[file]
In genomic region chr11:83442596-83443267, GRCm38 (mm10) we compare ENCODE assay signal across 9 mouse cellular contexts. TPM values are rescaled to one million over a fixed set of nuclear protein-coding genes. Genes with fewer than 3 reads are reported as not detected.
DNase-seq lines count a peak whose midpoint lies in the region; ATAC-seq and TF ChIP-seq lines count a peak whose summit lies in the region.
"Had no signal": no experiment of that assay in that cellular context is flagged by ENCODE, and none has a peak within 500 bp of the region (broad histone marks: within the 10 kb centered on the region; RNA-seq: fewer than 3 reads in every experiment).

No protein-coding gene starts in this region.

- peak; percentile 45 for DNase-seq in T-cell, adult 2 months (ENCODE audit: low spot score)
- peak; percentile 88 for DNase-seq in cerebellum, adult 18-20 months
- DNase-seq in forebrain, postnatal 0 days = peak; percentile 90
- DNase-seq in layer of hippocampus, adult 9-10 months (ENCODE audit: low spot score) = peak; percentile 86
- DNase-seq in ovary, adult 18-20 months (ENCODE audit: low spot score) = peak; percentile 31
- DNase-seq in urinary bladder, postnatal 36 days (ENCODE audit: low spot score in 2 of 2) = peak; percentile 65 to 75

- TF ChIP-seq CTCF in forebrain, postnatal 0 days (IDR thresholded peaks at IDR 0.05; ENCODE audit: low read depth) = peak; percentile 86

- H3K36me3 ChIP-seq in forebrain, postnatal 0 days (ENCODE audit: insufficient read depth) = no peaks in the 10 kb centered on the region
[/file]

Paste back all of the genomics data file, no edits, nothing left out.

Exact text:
In genomic region chr11:83442596-83443267, GRCm38 (mm10) we compare ENCODE assay signal across 9 mouse cellular contexts. TPM values are rescaled to one million over a fixed set of nuclear protein-coding genes. Genes with fewer than 3 reads are reported as not detected.
DNase-seq lines count a peak whose midpoint lies in the region; ATAC-seq and TF ChIP-seq lines count a peak whose summit lies in the region.
"Had no signal": no experiment of that assay in that cellular context is flagged by ENCODE, and none has a peak within 500 bp of the region (broad histone marks: within the 10 kb centered on the region; RNA-seq: fewer than 3 reads in every experiment).

No protein-coding gene starts in this region.

- peak; percentile 45 for DNase-seq in T-cell, adult 2 months (ENCODE audit: low spot score)
- peak; percentile 88 for DNase-seq in cerebellum, adult 18-20 months
- DNase-seq in forebrain, postnatal 0 days = peak; percentile 90
- DNase-seq in layer of hippocampus, adult 9-10 months (ENCODE audit: low spot score) = peak; percentile 86
- DNase-seq in ovary, adult 18-20 months (ENCODE audit: low spot score) = peak; percentile 31
- DNase-seq in urinary bladder, postnatal 36 days (ENCODE audit: low spot score in 2 of 2) = peak; percentile 65 to 75

- TF ChIP-seq CTCF in forebrain, postnatal 0 days (IDR thresholded peaks at IDR 0.05; ENCODE audit: low read depth) = peak; percentile 86

- H3K36me3 ChIP-seq in forebrain, postnatal 0 days (ENCODE audit: insufficient read depth) = no peaks in the 10 kb centered on the region